Early this year, Mississippi food pantries received deliveries of locally caught, processed and packaged shrimp, harvested by members of Mississippi Commercial Fisheries United.

A $50,000 Catch Together grant facilitated by the nonprofit Extra Table helped Mississippi Commercial Fisheries United purchase 20,000 pounds of local heads-on shrimp. The fishing organization coordinated with processors to have the catch processed and peeled, resulting in 13,000 pounds delivered to families in need across the state in 2-pound frozen bags, comprising 36,000 meals.

"It was a wonderful opportunity, and it was a great feeling," said Ryan Bradley, executive director of Mississippi Commercial Fisheries United and an NF Highliner. "I got to tag along when Extra Table was distributing those shrimp. It's not every day they get fresh seafood in these local food banks."

Mississippi food banks are reporting a 30 to 50 percent increase in need as a result of pandemic-related hardships. The dramatic shift in market demand has affected fishermen, as well.

“With demand from restaurants all but gone, this year has been a challenge for our members,” said Bradley. “This effort not only supports these local fishermen and their families during a difficult time, but also lets them support their fellow Mississippians with fresh, nutritious food.”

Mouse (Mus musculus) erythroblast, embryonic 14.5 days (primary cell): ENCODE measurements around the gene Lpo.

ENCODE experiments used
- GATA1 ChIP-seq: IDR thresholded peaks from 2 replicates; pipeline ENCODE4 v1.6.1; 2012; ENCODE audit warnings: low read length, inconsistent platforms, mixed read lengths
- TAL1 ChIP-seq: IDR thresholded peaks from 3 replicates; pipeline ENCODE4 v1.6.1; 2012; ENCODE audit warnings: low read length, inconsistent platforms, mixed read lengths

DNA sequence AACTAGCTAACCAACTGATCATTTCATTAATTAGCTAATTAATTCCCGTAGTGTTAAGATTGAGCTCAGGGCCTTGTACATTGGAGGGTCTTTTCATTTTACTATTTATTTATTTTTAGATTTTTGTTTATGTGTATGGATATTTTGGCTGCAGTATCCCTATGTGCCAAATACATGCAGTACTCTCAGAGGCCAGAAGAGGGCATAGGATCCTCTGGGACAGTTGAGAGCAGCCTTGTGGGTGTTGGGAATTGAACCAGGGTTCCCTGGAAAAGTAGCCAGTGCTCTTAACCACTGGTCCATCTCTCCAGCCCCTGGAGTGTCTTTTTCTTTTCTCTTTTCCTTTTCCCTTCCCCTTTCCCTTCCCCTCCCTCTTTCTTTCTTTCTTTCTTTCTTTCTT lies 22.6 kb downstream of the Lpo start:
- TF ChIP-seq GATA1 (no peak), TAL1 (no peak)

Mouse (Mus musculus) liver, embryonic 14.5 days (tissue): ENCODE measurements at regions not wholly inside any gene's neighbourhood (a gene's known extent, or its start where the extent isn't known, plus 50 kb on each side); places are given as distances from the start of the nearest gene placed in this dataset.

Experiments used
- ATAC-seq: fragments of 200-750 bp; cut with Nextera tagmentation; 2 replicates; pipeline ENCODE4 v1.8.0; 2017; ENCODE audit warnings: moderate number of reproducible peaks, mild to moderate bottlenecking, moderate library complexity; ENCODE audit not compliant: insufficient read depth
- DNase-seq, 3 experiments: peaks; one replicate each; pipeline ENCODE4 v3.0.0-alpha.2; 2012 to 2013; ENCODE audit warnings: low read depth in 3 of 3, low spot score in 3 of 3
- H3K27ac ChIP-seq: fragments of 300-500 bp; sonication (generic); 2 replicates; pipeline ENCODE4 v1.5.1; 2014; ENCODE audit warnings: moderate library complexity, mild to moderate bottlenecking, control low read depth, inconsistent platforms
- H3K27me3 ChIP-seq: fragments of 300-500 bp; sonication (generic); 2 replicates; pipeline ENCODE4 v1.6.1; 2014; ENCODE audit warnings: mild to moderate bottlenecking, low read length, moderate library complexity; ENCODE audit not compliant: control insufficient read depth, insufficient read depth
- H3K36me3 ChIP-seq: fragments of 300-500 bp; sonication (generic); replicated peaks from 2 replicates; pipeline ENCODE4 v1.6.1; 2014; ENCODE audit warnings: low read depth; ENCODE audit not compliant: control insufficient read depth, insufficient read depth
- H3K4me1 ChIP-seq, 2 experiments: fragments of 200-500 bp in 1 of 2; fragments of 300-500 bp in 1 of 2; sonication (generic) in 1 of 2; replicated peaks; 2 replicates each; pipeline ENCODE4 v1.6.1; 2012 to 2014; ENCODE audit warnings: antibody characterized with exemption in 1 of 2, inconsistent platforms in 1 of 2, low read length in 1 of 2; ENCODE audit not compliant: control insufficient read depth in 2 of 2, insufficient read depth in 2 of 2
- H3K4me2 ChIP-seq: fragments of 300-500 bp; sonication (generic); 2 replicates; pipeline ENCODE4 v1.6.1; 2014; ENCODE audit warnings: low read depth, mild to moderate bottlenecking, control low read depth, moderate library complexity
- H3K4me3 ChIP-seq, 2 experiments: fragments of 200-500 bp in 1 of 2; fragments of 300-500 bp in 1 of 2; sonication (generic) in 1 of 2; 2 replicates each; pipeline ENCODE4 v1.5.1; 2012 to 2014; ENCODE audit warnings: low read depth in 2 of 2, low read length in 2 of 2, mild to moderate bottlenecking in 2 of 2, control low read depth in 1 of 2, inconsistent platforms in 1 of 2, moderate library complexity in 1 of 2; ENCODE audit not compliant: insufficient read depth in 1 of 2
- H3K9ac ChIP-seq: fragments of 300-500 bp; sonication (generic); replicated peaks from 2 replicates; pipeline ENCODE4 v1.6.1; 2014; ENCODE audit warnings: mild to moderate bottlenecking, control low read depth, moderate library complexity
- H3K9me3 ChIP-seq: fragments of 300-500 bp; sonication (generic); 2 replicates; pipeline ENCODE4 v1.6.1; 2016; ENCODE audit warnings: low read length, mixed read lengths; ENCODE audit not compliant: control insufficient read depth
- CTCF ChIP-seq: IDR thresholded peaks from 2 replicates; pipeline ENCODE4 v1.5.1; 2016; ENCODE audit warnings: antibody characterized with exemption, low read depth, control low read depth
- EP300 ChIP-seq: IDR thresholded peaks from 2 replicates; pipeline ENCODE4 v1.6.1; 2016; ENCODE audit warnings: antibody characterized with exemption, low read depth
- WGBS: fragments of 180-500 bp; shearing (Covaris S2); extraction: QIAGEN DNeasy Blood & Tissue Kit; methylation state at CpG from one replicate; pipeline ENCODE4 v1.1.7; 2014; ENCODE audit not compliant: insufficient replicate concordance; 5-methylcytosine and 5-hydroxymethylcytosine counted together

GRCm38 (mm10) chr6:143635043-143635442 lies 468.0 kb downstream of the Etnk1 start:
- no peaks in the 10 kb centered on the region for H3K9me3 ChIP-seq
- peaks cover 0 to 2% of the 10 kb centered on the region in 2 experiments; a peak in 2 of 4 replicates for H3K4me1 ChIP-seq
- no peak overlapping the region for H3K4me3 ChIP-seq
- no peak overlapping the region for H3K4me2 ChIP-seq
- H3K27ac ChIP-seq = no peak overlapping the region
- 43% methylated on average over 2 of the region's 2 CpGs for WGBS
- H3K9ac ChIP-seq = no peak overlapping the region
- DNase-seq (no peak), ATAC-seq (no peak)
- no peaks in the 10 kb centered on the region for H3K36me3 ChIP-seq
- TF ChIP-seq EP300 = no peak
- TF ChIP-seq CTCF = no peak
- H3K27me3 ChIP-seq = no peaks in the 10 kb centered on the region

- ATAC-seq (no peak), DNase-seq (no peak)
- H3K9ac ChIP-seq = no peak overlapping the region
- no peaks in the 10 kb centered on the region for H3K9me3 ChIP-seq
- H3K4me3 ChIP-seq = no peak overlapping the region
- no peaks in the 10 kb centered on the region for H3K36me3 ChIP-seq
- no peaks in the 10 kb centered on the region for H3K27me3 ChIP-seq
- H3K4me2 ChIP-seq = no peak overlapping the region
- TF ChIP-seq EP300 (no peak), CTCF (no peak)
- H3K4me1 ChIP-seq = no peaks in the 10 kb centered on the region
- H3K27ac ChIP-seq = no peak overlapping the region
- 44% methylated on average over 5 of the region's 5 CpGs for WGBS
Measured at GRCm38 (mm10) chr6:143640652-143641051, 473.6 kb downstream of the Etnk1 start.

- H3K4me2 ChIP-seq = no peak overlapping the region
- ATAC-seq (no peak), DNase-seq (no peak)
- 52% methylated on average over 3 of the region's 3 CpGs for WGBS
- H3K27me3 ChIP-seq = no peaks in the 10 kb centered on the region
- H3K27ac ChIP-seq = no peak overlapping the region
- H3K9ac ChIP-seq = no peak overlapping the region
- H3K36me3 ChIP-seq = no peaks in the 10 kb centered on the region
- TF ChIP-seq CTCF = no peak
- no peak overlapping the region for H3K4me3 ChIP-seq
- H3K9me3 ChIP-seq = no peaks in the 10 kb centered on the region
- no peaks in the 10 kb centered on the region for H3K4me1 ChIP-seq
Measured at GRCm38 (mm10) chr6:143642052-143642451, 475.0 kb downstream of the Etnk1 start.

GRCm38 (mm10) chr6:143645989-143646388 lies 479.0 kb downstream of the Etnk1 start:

Catch Together, working with Multiplier, plans to issue more than $5 million in grants around the country to aid fishermen in providing fish for local food banks. The initiative is part of Catch Invest, which was founded as a national permit-banking organization.

"The goal of this program was to buy local shrimp,” said Bradley. “We were able to make sure the fishermen got a fair price for their shrimp."

There should be more to come from the Catch Together grants this year, Bradley added.

"These types of community efforts have never been more important,” Martha Allen, executive director of Extra Table, told the Northside Sun. “Hunger was a critical issue well before the pandemic and we are grateful to be working with Mississippi shrimpers and other organizations to help our neighbors during this time of crisis.”

Jessica Hathaway is the editor in chief of National Fisherman. She has been covering the fishing industry for 15 years, serves on the Alaska Seafood Marketing Institute's Communications Committee and is a National Fisheries Conservation Center board member.

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